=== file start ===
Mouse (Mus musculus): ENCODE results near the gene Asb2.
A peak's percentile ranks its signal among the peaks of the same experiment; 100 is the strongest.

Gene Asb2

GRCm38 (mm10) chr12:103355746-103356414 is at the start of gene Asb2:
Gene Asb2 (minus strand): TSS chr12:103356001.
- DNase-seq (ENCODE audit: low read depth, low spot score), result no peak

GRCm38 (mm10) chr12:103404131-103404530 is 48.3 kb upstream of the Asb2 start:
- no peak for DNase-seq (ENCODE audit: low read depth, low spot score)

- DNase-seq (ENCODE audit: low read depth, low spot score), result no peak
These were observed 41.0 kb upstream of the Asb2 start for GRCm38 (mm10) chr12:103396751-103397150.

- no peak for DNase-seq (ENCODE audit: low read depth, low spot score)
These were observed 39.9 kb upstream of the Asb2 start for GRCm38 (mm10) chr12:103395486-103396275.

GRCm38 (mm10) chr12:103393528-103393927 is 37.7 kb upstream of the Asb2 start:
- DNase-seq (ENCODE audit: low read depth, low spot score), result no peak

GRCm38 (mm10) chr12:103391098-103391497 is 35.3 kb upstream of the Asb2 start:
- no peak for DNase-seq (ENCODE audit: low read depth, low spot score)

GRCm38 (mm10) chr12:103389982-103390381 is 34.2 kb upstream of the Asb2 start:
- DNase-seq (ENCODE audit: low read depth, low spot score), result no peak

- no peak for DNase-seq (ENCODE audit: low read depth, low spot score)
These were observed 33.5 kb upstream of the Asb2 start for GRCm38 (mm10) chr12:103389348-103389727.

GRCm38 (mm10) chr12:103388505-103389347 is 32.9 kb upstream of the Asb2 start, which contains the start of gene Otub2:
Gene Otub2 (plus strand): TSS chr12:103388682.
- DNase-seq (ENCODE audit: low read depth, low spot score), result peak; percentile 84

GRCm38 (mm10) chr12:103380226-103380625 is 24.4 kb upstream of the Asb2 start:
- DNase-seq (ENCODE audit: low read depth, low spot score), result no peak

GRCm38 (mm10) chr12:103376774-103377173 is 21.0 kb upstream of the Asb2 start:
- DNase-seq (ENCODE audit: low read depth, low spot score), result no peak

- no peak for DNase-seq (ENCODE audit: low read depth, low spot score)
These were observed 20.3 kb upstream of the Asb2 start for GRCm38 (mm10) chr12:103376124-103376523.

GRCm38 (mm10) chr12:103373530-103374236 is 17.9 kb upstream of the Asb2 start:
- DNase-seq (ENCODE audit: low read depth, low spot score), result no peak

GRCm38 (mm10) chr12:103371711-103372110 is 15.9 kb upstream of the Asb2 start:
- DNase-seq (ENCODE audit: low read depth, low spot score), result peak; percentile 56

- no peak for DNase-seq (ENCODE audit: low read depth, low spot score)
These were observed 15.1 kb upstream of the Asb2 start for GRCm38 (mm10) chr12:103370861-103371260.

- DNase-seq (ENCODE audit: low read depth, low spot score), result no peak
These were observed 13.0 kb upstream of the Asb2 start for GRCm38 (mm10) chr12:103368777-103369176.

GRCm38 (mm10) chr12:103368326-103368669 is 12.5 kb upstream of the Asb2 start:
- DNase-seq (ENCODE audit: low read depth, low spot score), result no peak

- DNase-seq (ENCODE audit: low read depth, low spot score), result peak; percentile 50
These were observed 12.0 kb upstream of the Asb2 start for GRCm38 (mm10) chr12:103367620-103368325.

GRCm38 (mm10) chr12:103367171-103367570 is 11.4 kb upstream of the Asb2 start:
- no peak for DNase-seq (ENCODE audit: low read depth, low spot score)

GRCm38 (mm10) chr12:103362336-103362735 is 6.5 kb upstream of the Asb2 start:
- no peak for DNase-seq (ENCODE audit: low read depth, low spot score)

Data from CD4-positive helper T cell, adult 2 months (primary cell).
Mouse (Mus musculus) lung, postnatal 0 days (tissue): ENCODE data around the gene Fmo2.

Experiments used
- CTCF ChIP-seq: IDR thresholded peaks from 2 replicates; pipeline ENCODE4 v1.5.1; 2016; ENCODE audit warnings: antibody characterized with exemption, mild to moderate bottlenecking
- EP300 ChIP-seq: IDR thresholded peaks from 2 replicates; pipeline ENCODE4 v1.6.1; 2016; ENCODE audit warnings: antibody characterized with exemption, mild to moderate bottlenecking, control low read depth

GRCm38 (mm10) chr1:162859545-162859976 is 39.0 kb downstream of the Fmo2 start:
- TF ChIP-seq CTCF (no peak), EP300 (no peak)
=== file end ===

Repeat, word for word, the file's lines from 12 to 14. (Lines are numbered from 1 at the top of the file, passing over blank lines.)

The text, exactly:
These were observed 39.9 kb upstream of the Asb2 start for GRCm38 (mm10) chr12:103395486-103396275.

GRCm38 (mm10) chr12:103393528-103393927 is 37.7 kb upstream of the Asb2 start:
- DNase-seq (ENCODE audit: low read depth, low spot score), result no peak